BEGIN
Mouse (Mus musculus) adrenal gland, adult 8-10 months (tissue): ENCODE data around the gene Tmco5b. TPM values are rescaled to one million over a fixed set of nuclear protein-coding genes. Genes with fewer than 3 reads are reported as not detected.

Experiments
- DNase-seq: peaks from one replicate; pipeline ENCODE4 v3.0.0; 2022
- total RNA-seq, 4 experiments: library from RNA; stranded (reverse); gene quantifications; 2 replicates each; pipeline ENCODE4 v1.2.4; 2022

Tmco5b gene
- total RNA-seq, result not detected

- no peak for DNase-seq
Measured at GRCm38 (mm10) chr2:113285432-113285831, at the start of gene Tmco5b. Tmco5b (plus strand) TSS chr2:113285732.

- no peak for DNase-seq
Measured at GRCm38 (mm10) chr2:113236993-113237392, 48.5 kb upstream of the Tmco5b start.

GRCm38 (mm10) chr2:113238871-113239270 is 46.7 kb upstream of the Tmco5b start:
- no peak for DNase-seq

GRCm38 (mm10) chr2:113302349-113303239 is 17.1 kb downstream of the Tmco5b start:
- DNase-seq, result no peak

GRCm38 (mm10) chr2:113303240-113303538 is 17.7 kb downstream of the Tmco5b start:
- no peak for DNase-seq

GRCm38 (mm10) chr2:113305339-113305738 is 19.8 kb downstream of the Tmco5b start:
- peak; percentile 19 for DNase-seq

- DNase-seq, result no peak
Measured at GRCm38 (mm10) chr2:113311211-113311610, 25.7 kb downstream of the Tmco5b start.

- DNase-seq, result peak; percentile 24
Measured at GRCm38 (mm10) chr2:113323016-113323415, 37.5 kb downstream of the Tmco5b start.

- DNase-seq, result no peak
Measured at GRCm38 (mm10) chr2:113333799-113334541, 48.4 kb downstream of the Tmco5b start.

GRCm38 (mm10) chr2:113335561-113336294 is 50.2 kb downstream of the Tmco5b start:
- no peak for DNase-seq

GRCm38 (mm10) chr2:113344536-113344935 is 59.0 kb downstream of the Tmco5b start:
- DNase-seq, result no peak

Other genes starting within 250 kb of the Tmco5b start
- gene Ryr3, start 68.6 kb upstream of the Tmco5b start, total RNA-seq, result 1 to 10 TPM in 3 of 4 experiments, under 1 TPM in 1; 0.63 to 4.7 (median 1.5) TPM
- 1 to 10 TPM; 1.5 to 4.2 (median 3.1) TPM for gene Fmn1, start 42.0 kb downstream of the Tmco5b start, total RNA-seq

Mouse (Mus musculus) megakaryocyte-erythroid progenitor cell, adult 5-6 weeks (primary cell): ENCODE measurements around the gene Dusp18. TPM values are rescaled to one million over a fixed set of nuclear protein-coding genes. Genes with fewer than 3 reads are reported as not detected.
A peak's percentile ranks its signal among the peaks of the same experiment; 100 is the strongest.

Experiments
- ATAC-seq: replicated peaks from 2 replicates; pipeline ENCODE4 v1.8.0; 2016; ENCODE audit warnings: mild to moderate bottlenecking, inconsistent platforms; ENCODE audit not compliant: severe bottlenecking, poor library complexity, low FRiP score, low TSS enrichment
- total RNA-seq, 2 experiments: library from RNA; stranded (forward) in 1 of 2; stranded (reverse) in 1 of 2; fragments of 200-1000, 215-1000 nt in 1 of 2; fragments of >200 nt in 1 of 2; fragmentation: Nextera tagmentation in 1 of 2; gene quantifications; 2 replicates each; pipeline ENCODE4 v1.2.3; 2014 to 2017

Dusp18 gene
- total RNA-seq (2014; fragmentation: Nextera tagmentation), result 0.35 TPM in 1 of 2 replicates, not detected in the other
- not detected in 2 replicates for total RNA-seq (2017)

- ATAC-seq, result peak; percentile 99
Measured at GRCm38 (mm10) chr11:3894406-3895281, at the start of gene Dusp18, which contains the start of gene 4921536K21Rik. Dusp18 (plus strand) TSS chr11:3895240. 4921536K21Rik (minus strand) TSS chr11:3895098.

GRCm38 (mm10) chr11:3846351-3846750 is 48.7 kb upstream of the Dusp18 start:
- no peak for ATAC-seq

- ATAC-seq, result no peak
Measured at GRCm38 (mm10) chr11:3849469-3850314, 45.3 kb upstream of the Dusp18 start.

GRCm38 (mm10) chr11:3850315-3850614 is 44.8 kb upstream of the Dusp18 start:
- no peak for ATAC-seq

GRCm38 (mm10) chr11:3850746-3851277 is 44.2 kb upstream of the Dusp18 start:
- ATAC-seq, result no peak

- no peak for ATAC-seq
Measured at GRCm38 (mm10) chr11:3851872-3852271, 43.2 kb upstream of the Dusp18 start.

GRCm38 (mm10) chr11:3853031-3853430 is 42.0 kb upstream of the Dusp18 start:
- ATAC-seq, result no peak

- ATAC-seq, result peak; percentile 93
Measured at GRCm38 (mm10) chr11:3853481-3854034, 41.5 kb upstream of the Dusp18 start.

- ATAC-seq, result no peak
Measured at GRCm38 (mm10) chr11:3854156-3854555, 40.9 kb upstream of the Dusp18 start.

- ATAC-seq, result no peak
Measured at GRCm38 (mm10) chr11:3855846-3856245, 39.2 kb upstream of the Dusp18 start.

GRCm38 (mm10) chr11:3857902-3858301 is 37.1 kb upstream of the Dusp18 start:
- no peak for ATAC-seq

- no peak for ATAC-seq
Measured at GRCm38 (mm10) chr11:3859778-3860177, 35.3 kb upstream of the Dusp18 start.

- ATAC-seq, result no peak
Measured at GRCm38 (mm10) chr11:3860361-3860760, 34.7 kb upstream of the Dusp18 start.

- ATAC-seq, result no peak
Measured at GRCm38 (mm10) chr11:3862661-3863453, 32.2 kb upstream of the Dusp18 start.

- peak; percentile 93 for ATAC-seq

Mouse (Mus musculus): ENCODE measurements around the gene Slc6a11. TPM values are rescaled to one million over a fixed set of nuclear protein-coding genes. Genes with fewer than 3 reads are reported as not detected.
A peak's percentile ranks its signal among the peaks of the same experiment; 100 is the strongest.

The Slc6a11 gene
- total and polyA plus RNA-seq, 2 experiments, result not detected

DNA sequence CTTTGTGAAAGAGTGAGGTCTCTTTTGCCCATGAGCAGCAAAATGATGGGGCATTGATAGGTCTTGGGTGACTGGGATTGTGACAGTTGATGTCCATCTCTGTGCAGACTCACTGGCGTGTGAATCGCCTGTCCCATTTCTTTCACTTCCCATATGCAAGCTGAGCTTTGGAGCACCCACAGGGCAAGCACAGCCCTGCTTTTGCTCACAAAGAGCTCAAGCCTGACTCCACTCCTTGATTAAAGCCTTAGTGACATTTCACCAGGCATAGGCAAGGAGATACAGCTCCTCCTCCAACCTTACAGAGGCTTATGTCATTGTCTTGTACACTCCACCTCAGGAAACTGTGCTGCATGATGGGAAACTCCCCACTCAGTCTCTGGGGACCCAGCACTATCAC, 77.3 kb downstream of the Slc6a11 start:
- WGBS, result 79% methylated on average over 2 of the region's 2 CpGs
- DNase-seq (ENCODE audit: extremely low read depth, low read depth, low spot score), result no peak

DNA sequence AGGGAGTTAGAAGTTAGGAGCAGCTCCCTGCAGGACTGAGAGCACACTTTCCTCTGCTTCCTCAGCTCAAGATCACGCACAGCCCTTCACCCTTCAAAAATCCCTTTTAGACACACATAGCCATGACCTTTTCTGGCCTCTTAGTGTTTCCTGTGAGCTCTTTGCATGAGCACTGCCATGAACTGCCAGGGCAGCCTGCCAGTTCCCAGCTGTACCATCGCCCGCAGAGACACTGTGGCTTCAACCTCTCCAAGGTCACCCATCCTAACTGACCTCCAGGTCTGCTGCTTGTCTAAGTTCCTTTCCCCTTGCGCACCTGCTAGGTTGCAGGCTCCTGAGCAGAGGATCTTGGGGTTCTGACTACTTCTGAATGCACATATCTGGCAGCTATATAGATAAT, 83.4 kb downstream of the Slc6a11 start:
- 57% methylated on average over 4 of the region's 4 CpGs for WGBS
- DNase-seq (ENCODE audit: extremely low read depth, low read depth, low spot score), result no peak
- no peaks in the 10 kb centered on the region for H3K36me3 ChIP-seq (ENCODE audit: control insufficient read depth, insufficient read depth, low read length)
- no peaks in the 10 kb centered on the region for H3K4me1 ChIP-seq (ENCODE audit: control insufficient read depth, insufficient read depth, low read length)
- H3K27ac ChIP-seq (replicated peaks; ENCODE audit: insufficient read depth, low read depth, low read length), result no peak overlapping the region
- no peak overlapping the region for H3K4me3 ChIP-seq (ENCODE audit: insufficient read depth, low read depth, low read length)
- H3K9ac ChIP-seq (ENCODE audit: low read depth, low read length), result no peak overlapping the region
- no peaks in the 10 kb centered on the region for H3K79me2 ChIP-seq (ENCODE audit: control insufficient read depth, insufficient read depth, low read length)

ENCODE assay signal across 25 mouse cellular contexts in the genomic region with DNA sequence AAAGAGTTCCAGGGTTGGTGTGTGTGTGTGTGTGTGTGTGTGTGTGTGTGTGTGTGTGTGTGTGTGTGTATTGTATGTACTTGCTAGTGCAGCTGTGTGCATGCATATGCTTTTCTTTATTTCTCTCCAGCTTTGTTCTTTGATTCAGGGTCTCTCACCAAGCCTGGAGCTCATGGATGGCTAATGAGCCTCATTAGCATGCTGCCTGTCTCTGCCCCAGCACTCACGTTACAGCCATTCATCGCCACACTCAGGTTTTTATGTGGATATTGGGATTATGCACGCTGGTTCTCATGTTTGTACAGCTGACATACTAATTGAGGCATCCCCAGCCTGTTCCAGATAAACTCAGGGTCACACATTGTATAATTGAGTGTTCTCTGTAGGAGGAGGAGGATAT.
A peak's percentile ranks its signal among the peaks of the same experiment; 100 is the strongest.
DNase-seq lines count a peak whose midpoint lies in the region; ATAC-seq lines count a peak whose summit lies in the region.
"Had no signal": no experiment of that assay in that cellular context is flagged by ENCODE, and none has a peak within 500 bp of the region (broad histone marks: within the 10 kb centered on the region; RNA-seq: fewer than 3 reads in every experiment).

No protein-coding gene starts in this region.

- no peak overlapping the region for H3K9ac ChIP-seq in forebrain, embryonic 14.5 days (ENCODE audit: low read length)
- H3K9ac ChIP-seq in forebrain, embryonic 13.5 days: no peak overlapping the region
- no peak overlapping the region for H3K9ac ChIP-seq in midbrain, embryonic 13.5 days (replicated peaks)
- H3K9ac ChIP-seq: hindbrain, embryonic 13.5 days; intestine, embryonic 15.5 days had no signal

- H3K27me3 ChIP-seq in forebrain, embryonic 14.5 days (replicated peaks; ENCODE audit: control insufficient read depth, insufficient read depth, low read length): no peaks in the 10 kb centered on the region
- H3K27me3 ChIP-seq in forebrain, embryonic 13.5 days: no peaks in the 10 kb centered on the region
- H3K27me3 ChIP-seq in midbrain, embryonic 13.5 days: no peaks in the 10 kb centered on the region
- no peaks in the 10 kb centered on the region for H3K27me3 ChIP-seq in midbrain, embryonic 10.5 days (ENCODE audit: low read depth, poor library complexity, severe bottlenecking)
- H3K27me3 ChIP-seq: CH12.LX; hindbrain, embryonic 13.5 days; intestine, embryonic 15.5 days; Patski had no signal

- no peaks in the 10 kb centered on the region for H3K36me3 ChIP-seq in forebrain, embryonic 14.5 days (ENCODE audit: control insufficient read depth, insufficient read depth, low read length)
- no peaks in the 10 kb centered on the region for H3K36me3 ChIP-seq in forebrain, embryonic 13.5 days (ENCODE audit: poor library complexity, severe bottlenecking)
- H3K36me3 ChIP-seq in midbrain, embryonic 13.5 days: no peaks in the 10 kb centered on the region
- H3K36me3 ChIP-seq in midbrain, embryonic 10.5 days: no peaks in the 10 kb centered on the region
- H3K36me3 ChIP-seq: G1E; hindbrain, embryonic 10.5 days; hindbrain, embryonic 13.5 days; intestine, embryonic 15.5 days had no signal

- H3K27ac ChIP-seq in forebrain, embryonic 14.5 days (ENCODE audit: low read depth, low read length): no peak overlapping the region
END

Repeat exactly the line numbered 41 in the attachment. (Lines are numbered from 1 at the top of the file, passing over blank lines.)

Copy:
Measured at GRCm38 (mm10) chr11:3894406-3895281, at the start of gene Dusp18, which contains the start of gene 4921536K21Rik. Dusp18 (plus strand) TSS chr11:3895240. 4921536K21Rik (minus strand) TSS chr11:3895098.